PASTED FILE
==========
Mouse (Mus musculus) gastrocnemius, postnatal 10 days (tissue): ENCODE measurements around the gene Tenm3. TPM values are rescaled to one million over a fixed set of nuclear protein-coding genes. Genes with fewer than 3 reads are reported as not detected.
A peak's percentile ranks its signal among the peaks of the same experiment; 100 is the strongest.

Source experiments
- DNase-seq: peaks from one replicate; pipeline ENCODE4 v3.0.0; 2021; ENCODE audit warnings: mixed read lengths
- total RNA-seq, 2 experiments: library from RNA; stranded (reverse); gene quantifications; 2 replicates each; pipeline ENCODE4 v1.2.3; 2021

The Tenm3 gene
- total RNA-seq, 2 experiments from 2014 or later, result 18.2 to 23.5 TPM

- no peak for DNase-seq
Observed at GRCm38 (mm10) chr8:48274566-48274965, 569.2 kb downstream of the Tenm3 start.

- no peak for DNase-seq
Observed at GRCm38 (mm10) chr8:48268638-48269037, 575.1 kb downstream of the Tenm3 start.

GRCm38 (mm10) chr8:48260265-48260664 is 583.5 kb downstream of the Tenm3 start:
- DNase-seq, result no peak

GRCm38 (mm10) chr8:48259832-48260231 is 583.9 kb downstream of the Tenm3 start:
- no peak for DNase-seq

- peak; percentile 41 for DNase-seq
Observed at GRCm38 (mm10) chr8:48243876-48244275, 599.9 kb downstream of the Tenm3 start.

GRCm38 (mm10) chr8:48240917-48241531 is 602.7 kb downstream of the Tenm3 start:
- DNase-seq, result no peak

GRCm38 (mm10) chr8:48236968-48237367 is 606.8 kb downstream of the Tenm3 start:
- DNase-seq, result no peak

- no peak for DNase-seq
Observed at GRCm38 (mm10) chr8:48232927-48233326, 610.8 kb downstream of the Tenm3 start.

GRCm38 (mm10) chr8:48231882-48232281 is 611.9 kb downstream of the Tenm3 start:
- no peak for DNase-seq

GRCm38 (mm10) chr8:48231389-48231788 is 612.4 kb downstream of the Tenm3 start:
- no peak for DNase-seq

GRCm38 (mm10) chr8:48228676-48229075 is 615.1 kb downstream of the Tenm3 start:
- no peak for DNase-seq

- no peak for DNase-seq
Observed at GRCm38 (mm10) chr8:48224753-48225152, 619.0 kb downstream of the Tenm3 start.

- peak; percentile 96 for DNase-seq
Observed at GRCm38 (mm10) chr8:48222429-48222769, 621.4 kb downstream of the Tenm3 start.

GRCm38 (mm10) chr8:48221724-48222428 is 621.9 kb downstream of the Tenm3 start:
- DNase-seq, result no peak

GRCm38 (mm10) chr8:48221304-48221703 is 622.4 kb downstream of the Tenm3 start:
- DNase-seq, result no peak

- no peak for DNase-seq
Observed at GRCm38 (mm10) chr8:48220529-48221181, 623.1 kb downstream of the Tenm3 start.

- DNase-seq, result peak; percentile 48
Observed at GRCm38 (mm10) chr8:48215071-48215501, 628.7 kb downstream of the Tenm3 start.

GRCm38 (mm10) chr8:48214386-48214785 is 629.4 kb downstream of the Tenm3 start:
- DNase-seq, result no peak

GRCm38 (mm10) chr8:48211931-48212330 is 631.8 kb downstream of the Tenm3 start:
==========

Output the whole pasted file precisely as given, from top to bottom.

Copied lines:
Mouse (Mus musculus) gastrocnemius, postnatal 10 days (tissue): ENCODE measurements around the gene Tenm3. TPM values are rescaled to one million over a fixed set of nuclear protein-coding genes. Genes with fewer than 3 reads are reported as not detected.
A peak's percentile ranks its signal among the peaks of the same experiment; 100 is the strongest.

Source experiments
- DNase-seq: peaks from one replicate; pipeline ENCODE4 v3.0.0; 2021; ENCODE audit warnings: mixed read lengths
- total RNA-seq, 2 experiments: library from RNA; stranded (reverse); gene quantifications; 2 replicates each; pipeline ENCODE4 v1.2.3; 2021

The Tenm3 gene
- total RNA-seq, 2 experiments from 2014 or later, result 18.2 to 23.5 TPM

- no peak for DNase-seq
Observed at GRCm38 (mm10) chr8:48274566-48274965, 569.2 kb downstream of the Tenm3 start.

- no peak for DNase-seq
Observed at GRCm38 (mm10) chr8:48268638-48269037, 575.1 kb downstream of the Tenm3 start.

GRCm38 (mm10) chr8:48260265-48260664 is 583.5 kb downstream of the Tenm3 start:
- DNase-seq, result no peak

GRCm38 (mm10) chr8:48259832-48260231 is 583.9 kb downstream of the Tenm3 start:
- no peak for DNase-seq

- peak; percentile 41 for DNase-seq
Observed at GRCm38 (mm10) chr8:48243876-48244275, 599.9 kb downstream of the Tenm3 start.

GRCm38 (mm10) chr8:48240917-48241531 is 602.7 kb downstream of the Tenm3 start:
- DNase-seq, result no peak

GRCm38 (mm10) chr8:48236968-48237367 is 606.8 kb downstream of the Tenm3 start:
- DNase-seq, result no peak

- no peak for DNase-seq
Observed at GRCm38 (mm10) chr8:48232927-48233326, 610.8 kb downstream of the Tenm3 start.

GRCm38 (mm10) chr8:48231882-48232281 is 611.9 kb downstream of the Tenm3 start:
- no peak for DNase-seq

GRCm38 (mm10) chr8:48231389-48231788 is 612.4 kb downstream of the Tenm3 start:
- no peak for DNase-seq

GRCm38 (mm10) chr8:48228676-48229075 is 615.1 kb downstream of the Tenm3 start:
- no peak for DNase-seq

- no peak for DNase-seq
Observed at GRCm38 (mm10) chr8:48224753-48225152, 619.0 kb downstream of the Tenm3 start.

- peak; percentile 96 for DNase-seq
Observed at GRCm38 (mm10) chr8:48222429-48222769, 621.4 kb downstream of the Tenm3 start.

GRCm38 (mm10) chr8:48221724-48222428 is 621.9 kb downstream of the Tenm3 start:
- DNase-seq, result no peak

GRCm38 (mm10) chr8:48221304-48221703 is 622.4 kb downstream of the Tenm3 start:
- DNase-seq, result no peak

- no peak for DNase-seq
Observed at GRCm38 (mm10) chr8:48220529-48221181, 623.1 kb downstream of the Tenm3 start.

- DNase-seq, result peak; percentile 48
Observed at GRCm38 (mm10) chr8:48215071-48215501, 628.7 kb downstream of the Tenm3 start.

GRCm38 (mm10) chr8:48214386-48214785 is 629.4 kb downstream of the Tenm3 start:
- DNase-seq, result no peak

GRCm38 (mm10) chr8:48211931-48212330 is 631.8 kb downstream of the Tenm3 start: